Wednesday, April 11, 2012
"The worst disease afflicting human kind is hardening of the categories." - Artist Bob Miller. Intuition
RBM: On Castaneda There are some people here who think that Castaneda's work maps quite well to [it]. Specifically, the nagual and NPMR are conceptual perfect matches, along with the tonal and PMR. Tom has used the metaphor of the warrior several times in these groups in a way that matched Castaneda'sI think a lot of us within a given generation would have been moved by this anthropological discourse on the shamanic knowledge that we can gain from such cultures.
A Path with a Heart
The path without a heart will turn against men and destroy them. It does not take much to die, and to seek death is to seek nothing.
The artistic endeavour chosen to transmit knowledge and wisdom was a success in that we could take from it and find comparative points of view that could be shared in our own daily lives.
It was this way for me in that the Tonal was significant formulation of a methodology toward transforming our emotive internal states to something that not only existed within but as a result existed outwardly as well. Helped to induce that connection.
True creativity often starts where language ends-Arthur KoestlerI mean you've exhausted all avenues to a certain problem? You have all this data and you can't just seem to get past the problem or how to move on.
Consciousness emerges when this primordial story-the story of a object causally changing the state of the body-can be told using the universal nonverbal vocabulary of body signals. The aparent self emerges as the feeling of a feeling. When the story is first told, sponataneously, without it ever being requested, and furthermore after that hwhen the story is repeated, knowledge about hwat the organism is living through automatically emerges as the answer to a question never asked. From that moment on, we begin to know.Pg 31, The Feeling of What Happens, by Antonio DamasioReceptivity, as to gaining access to information, was as I had seen made a success by entrancing calmness(sitting by a river possibly....what brain state is most conducive in waves?) as an ideal to knowing that a solution can come. Secondly, knowing that you were connected to something much vaster then your own brain/consciousness?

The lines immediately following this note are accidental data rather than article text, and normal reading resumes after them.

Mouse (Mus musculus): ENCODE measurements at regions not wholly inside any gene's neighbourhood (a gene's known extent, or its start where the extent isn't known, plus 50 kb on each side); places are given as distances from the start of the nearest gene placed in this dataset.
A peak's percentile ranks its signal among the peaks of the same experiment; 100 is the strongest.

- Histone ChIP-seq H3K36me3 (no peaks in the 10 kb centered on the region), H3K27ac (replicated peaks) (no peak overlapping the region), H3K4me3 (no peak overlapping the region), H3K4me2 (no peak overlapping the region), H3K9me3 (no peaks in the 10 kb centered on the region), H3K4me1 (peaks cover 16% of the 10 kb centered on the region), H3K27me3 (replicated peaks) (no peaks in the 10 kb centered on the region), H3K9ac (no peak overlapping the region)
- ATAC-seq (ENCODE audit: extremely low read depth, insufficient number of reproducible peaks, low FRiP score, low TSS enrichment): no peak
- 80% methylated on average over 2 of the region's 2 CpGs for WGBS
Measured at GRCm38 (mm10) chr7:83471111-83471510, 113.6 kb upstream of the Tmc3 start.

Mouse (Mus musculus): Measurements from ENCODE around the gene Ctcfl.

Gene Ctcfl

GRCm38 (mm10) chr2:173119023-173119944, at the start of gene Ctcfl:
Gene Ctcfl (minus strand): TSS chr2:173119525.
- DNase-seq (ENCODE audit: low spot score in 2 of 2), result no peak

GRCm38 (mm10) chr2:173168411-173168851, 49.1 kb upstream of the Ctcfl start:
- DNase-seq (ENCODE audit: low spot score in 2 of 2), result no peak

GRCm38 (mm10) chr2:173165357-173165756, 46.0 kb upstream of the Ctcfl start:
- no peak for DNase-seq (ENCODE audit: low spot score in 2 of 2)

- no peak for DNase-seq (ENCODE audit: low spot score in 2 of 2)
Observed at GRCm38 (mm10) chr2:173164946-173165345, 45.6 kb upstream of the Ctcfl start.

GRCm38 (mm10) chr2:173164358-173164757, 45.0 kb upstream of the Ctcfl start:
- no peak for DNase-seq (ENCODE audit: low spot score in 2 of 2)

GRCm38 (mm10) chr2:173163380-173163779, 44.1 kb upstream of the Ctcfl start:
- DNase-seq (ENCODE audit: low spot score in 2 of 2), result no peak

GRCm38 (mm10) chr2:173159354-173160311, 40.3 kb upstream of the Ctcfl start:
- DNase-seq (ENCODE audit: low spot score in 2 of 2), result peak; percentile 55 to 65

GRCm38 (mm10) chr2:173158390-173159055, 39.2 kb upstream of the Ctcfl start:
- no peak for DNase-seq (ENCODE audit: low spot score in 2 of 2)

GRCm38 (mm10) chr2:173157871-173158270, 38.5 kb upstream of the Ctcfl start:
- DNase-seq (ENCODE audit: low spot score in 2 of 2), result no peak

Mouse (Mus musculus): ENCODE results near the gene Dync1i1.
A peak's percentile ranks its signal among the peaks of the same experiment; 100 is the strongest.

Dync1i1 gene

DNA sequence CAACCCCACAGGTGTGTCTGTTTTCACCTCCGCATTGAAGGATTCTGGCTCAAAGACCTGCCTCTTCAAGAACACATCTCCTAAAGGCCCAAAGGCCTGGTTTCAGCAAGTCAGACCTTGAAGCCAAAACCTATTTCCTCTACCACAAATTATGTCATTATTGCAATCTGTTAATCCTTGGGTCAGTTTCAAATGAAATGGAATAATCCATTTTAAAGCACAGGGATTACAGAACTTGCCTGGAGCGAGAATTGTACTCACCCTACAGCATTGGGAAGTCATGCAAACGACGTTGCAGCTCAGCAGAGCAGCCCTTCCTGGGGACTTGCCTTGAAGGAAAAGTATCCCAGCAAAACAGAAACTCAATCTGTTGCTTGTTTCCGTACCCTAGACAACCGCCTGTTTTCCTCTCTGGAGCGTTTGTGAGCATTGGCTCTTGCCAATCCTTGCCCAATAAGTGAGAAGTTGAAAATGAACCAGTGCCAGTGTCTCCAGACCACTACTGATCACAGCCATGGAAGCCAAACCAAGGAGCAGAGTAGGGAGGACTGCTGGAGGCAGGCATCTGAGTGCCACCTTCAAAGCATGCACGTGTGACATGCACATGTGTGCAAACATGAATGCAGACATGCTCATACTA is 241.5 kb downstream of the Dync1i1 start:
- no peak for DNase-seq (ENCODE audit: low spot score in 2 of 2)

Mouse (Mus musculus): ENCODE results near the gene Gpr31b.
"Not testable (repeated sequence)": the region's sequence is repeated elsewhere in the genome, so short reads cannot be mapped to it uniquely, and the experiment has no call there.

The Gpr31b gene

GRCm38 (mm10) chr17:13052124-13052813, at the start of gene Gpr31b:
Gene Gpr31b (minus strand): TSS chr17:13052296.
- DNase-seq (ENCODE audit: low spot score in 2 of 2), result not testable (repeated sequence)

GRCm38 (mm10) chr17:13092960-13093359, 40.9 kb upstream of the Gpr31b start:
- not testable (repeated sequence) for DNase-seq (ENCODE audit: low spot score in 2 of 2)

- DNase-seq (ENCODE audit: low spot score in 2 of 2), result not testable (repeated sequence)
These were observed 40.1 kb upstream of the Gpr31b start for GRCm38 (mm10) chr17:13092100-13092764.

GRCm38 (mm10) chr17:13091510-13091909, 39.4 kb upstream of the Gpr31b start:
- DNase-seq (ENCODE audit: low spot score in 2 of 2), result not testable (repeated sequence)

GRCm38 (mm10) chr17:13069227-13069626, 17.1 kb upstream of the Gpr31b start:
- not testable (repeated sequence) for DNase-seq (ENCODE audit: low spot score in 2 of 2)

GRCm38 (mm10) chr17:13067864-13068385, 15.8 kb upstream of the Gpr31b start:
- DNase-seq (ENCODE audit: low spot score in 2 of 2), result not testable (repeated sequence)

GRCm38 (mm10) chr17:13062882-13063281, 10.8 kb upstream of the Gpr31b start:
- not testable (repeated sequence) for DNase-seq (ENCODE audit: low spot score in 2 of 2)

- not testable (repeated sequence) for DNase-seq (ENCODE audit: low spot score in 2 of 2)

How would this be possible? It is as if you ask the question to make way for a possible answer you see? For myself then it was about understanding how a connection could be made to the the heart, as to being open, and moving this idea from matters states( all our work and conclusions) to energy that was capable and transforming in the mind/consciousness.
|Involution and Evolution|
A "color of gravity" emotively held within the context of mind as a emotive force expressed through our endocrinology system. Retention of memories. Our pasts.
While heavily connected to these emotions in memory states how could we transform our thinking mind but to recognized what we had retained and what we retain with it?
This was a informativeness process then of what was framed within the physical structure of our being/brain and the recognition of these matters states as conclusive and solidified ideals as to what would be contained in our attitudes and consequences in life??
Tuesday, April 03, 2012
Déjà vu (French pronunciation: [deʒa vy] ( listen), literally "already seen") is the experience of feeling sure that one has already witnessed or experienced a current situation, even though the exact circumstances of the prior encounter are uncertain and were perhaps imagined. The term was coined by a French psychic researcher, Émile Boirac (1851–1917) in his book L'Avenir des sciences psychiques ("The Future of Psychic Sciences"), which expanded upon an essay he wrote while an undergraduate. The experience of déjà vu is usually accompanied by a compelling sense of familiarity, and also a sense of "eeriness", "strangeness", "weirdness", or what Sigmund Freud calls "the uncanny". The "previous" experience is most frequently attributed to a dream, although in some cases there is a firm sense that the experience has genuinely happened in the past.